Why Russians look to Putin
With approval ratings above 70 percent, Putin is expected to easily win a second term next month.
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In recent news broadcasts, Putin has been shown meeting with cheering supporters, visiting a nuclear sub sporting full naval uniform, and talking with military leaders about Russia's "superior" missile technology. State TV barely mentioned that at least two of the missile tests Putin was supposed to have witnessed actually failed.Skip to next paragraph
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By contrast, four of Putin's six electoral challengers were herded onto the first of several free-time slots on state TV last week, and ordered by the host to debate each other. "Bring Putin here and we will have a debate with him," said an exasperated-looking Irina Khakamada, an independent liberal candidate. "Putin is depriving people of the right to choose," echoed Nikolai Kharitonov, the communist challenger.
"Media coverage of the election so far shows there will be no equal playing field," says Andrei Ryabov, an expert with the Carnegie Center in Moscow. Moreover, he says, Putin's pledge to groom a successor - much as Yeltsin installed him in the president's job - suggests that the Kremlin is intent on removing power from the realm of democratic choice. "It has now been declared to society that the incumbent head of state will choose his own heir," says Mr. Ryabov. "That's tantamount to announcing that there won't be a free play of forces in the political process."
Russian authorities have exerted de facto control over most of the main media in the past four years and manipulated the party system to reshape elections into mock contests posing little challenge to the Kremlin's writ. So-called "managed democracy" has proved so effective that none of Russia's traditional opposition leaders bothered to run against Putin in this election.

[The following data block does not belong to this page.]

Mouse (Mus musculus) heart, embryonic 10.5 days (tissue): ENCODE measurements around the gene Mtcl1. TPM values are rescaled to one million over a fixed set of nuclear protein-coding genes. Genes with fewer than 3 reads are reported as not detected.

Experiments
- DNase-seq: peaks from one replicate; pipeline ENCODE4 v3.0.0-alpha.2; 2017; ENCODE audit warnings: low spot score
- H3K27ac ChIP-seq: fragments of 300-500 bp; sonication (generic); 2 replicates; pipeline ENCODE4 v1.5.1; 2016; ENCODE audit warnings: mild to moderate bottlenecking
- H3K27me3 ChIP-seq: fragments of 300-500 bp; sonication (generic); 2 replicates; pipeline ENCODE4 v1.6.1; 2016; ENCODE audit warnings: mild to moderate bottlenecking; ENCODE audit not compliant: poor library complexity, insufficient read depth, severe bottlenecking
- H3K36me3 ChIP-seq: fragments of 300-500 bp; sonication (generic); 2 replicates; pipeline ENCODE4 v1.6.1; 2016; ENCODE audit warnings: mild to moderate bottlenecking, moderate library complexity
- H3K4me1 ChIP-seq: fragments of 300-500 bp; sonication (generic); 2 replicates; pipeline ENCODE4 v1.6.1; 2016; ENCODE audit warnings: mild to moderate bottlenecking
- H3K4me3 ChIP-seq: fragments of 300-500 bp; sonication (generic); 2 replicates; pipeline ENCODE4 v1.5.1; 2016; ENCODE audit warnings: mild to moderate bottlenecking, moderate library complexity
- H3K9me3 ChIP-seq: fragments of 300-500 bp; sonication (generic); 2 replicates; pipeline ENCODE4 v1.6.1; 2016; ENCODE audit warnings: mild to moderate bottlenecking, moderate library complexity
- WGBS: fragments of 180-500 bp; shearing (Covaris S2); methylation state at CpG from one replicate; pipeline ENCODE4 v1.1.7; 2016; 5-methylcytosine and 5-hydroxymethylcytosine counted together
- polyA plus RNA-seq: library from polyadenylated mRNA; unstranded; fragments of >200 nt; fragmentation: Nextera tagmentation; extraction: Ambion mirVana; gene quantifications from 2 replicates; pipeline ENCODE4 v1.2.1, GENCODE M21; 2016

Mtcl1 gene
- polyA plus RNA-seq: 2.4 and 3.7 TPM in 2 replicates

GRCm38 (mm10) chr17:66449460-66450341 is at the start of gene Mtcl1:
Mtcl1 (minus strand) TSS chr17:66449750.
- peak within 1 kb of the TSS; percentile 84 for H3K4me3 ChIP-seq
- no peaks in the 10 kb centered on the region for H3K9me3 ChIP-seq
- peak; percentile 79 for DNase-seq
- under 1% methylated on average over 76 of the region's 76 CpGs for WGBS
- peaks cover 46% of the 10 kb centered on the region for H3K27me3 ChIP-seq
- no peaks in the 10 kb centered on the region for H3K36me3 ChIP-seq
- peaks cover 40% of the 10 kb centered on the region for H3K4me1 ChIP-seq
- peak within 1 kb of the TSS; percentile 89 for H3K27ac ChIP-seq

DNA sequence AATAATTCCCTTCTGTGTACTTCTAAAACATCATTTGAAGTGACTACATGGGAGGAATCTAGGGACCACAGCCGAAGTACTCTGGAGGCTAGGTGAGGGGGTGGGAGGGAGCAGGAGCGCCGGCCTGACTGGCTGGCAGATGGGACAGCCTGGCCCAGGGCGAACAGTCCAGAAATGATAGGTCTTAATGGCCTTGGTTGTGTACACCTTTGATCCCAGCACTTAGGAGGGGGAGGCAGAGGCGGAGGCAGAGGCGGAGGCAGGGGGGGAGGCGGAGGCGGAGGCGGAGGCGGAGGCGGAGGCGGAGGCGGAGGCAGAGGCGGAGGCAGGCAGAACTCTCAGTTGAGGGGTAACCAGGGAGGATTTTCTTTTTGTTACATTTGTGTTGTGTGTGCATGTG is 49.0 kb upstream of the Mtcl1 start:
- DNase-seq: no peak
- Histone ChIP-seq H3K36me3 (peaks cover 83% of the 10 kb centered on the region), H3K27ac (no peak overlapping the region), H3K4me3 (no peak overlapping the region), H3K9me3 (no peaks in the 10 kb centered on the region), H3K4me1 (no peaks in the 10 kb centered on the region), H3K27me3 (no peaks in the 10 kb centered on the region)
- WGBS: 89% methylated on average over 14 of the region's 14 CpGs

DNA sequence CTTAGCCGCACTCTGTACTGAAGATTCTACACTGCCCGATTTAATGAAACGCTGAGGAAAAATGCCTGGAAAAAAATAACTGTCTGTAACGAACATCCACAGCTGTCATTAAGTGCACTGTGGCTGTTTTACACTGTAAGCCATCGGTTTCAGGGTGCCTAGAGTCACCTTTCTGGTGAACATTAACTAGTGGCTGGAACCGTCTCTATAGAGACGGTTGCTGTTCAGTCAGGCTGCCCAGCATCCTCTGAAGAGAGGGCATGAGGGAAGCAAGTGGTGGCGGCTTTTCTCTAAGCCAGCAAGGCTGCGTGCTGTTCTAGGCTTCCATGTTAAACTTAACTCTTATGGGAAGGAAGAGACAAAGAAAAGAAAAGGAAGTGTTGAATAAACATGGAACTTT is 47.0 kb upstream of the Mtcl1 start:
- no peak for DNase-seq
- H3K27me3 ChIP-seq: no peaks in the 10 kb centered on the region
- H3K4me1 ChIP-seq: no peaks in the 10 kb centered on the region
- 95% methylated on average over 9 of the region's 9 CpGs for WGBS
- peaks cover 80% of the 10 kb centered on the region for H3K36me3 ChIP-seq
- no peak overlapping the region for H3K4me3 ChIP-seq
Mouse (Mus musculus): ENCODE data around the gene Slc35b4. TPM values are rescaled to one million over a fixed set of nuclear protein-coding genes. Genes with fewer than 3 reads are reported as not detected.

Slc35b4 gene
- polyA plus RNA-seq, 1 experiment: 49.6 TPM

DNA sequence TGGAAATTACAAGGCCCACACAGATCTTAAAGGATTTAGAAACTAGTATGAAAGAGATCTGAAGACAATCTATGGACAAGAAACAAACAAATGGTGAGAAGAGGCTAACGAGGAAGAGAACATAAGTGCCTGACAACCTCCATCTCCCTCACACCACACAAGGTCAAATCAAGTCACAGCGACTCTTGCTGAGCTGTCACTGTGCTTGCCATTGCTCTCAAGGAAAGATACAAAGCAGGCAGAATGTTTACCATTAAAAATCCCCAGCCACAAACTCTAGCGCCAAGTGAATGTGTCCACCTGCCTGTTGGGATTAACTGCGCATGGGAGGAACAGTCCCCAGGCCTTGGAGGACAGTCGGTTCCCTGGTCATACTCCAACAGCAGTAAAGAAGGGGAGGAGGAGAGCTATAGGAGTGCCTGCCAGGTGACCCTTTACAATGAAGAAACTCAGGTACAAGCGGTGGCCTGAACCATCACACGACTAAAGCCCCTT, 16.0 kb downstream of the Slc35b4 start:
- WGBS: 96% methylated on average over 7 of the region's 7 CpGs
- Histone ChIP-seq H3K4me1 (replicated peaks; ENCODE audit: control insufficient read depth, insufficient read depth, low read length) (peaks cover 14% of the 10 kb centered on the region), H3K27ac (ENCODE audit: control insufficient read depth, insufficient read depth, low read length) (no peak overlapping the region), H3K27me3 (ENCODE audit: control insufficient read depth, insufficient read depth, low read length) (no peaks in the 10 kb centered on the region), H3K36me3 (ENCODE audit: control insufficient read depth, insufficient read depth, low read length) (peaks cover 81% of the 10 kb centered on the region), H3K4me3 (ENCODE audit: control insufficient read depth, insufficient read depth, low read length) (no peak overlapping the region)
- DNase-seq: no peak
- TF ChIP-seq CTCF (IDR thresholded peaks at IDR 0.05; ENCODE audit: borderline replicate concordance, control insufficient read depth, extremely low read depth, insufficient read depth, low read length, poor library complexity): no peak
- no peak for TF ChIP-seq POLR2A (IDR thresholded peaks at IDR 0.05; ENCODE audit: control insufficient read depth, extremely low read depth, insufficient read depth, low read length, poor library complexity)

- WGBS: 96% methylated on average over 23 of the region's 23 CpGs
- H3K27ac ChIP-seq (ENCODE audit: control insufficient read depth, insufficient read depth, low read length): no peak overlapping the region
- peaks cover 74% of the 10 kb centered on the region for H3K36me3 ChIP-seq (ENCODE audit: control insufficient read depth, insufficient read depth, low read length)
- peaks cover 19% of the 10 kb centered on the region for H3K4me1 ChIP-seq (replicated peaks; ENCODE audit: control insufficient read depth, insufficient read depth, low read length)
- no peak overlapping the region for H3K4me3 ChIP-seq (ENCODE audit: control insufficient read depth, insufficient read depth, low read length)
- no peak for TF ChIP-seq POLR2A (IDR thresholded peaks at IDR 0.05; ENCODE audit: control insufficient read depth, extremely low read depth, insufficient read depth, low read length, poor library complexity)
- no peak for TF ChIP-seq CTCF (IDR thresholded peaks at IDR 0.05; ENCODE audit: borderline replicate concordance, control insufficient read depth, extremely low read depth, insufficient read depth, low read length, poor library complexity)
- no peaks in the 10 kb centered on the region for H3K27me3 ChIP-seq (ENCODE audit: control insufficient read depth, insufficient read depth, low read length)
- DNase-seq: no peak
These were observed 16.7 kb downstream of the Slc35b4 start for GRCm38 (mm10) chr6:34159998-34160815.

Visiting Russia last month, Secretary of State Colin Powell criticized Russia's political development in an opinion piece in Izvestia Jan. 26: "Russia's democratic system seems not yet to have found the essential balance among the executive, legislative, and judicial branches of government. Political power is not yet fully tethered to law. Key aspects of civil society - free media and development of a political party system, for example - have not yet attained independent reality."
Putin's style may simply match traditional Russian political culture, which sees a strong leader as the embodiment of the state. Many experts note, however, that the Putin machine will probably stall if a majority of Russians ever grow unhappy with his performance.
"The focal point on one leader helps a society that is increasingly fragmented to feel symbolically united and also situates that leader in peoples' minds above everyday concerns," says Alexei Levinson, head of social research at the Yury Levada Analytical Center, an independent public opinion agency. "Our polls show that when people are asked who is to blame for failures and disasters, such as terrorist attacks, most do not name the president. But when asked who should be thanked for stability and economic growth, most say Putin. That doesn't seem reasonable, but there it is."
Says Vitaly Tretyakov, a political columnist with the state-owned Rossiskaya Gazeta newspaper: "Russia is today a kind of plebiscite democracy, where one-man rule is preserved through democratic institutions," he says, "But as long as there is stability, people will be primed to trust this man, and only this man."